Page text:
Story Time

So it’s Friday night and I’m at home thinking about you and your kids while my husband is out with his buddies.

 So sad.  Please stop laughing. 

 Anyway …. I was thinking about last week’s 0-3 Parent Enrichment and I wanted to share something with all our parents that came up during our discussion.  The topic was “Developing Responsibility and Self-Help Skills in Children”.  But before I get into that, let me tell you a story.

 Or two.

OK.  Fine.  It’s three stories.

Some time ago, I fired a teacher.  She was terrible.  Lasted maybe 3 months.  The same day, I received a call from HER MOTHER who let me know (using a few choice words) that she didn’t like how I handled the situation.  The teacher was in her early forties.

I also employed an employee whose father would call me to tell me his daughter would be late because he forgot to wake her up.  Or was late driving her to work.  Or that she had homework and stayed up late.  She was in her twenties.

I also had NUMEROUS mothers who had called me to ask if we’re hiring.  Because they wanted to send their kid's resume.  Or if we’re accepting volunteers.  Because their (sixteen or seventeen or twenty-year-old) son/daughter needed service hours.

How does this happen?  How do parents get to this point?  I can assure you that we would never find (even among the hardened enablers) parents who think they would be calling their child’s boss in thirty years. 

I am (almost) certain YOU would NEVER do that.




OK. So let’s just agree we’re talking about parent’s at another school. Who call the teacher to let her know that their son would like her to tell Susan that she is hurting his feelings.  Who also call grandma to let her know he doesn’t like chicken.  Or vegetables.  Or that he was misbehaving because another child was mean to him.  Or had too much sugar.  Or gluten.  Or fell while walking to school.  But it was most definitely not his fault.  And would you please make sure to let the assistant know that she’s been a bit impatient with him?  And we’re probably going to miss school today because it’s raining.  And he stayed up late.  Because he didn’t want to go to bed.  Plus, it’s raining and he doesn’t like to go out in the rain.    

Just this once.

Those parents.

They don’t realize it’s a slippery slope.

They reason, “I’ll stop when he’s a bit older.  He’s just a child.  It’ll be easier when he can understand why or how.”  Except it won’t be easier later on.  It will only get harder.  As these parents continue to intervene, the opportunities for their son to build skills to manage challenges are passing him by.  And with the loss of opportunities goes the loss of his skills.  He doesn’t get any better at solving problems and facing challenges. He gets older, but the problems just get harder and the consequences more dire.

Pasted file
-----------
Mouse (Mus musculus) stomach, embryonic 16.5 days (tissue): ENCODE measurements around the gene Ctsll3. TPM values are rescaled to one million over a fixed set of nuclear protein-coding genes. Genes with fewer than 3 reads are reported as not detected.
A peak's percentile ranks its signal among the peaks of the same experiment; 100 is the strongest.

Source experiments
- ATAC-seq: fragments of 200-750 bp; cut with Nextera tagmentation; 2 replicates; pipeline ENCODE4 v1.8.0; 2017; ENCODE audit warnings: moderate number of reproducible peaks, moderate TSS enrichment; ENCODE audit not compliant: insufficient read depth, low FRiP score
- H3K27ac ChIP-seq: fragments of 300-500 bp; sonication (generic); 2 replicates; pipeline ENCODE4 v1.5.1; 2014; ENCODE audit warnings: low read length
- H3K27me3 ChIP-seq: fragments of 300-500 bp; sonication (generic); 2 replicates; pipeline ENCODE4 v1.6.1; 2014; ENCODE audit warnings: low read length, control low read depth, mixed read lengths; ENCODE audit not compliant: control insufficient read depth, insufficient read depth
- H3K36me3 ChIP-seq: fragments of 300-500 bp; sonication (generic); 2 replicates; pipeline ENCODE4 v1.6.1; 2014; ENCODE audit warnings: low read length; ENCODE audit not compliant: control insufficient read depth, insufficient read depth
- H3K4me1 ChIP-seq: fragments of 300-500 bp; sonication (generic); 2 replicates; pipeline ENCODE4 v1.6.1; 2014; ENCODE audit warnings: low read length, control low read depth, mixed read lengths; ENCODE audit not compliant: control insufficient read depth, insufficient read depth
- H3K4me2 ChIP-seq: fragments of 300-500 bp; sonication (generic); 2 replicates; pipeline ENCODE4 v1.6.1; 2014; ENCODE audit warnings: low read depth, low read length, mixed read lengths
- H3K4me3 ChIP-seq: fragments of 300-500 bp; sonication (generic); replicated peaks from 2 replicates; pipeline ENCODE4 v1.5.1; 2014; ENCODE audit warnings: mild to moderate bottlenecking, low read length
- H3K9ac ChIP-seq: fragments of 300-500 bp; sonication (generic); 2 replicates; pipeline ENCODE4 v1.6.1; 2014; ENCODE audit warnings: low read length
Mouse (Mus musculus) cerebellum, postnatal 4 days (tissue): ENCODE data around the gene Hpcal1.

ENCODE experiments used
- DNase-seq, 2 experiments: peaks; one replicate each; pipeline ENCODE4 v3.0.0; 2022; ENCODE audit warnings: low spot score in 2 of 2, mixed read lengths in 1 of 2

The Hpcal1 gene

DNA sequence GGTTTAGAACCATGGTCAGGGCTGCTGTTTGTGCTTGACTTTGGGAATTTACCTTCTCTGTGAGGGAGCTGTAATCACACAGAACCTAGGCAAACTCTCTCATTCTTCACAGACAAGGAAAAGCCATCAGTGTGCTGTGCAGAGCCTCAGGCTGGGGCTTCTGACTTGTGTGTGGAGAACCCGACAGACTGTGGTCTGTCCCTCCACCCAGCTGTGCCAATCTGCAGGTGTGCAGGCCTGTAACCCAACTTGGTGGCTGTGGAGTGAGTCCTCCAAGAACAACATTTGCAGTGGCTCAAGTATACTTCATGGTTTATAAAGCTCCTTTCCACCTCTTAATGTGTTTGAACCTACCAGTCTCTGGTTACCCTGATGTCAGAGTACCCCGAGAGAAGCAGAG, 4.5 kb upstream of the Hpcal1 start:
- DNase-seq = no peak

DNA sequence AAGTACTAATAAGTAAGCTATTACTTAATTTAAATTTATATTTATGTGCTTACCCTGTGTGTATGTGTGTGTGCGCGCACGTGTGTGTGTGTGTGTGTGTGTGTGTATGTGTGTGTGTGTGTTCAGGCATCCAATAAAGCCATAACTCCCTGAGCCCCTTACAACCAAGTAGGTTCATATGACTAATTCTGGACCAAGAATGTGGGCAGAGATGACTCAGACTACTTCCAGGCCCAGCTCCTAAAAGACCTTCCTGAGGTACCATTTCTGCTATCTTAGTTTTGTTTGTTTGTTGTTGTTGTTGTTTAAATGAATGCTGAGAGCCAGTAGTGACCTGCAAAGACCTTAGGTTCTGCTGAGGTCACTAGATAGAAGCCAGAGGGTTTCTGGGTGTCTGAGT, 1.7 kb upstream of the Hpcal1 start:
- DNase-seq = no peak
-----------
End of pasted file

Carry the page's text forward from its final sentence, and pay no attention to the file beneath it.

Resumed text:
Maria Montessori said, “Never help a child with a task at which he feels he can succeed.”  This doesn’t just mean zipping one’s own coat.  It’s all challenges and problems.  Because once the parents start doing for their son what he can do for himself, it becomes a tragic feedback loop.  The less the son does for himself, the less the parents think he is able to do.  The less the parents think he is able to do, the less he thinks he is able to do.  The less he thinks he is able, the more convincing he becomes to the parents that he is not. 

Ohh. Ehhmm.  Geee.

I’m feeling anxious just writing about it.  Good thing I have wine.   

One more story.  I swear.

Mark, my husband (the one who’s out with his buddies) was talking to one of our parents at a party.  The Father said something like, “So…. Johnny.  He’s beating up on some of the kids in the class.  Including my daughter.”  At which point Mark began to panic and said, “Ummmm…. You might want to talk to Betty about that.”   To which the Father replied, “Nah.  Not necessary.  She (the child) can handle it.  I’ll let her know when she can’t.”  Or something like that.  Mark can’t recall the story exactly because he had a few drinks at that point.  What I find remarkable (and refreshing) about this story is that the father thought his daughter (the size of a pea) was capable of handling the situation.  Because if it’s not Johnny now, it might be Susan in high school.  Or her future bitchy boss (who can’t fire incompetent employees tactfully, apparently.  Damn Bitchy Bosses.)  He realizes there will be many more obstacles on his daughter’s road of life.  He can prepare the road by removing the big boulders, the medium stones, and even the tiny little pebbles.  Or he can prepare his daughter by letting her face as many challenges as he can stand.  This isn’t easy parenting, but it is good parenting.  And though it won’t always feel very good for him, it will make his daughter’s life in adulthood a whole lot easier. 

Because this is how the parents at MFC role.



And if you’re that father and that’s not what you meant, please humor me and don’t argue.

James Flores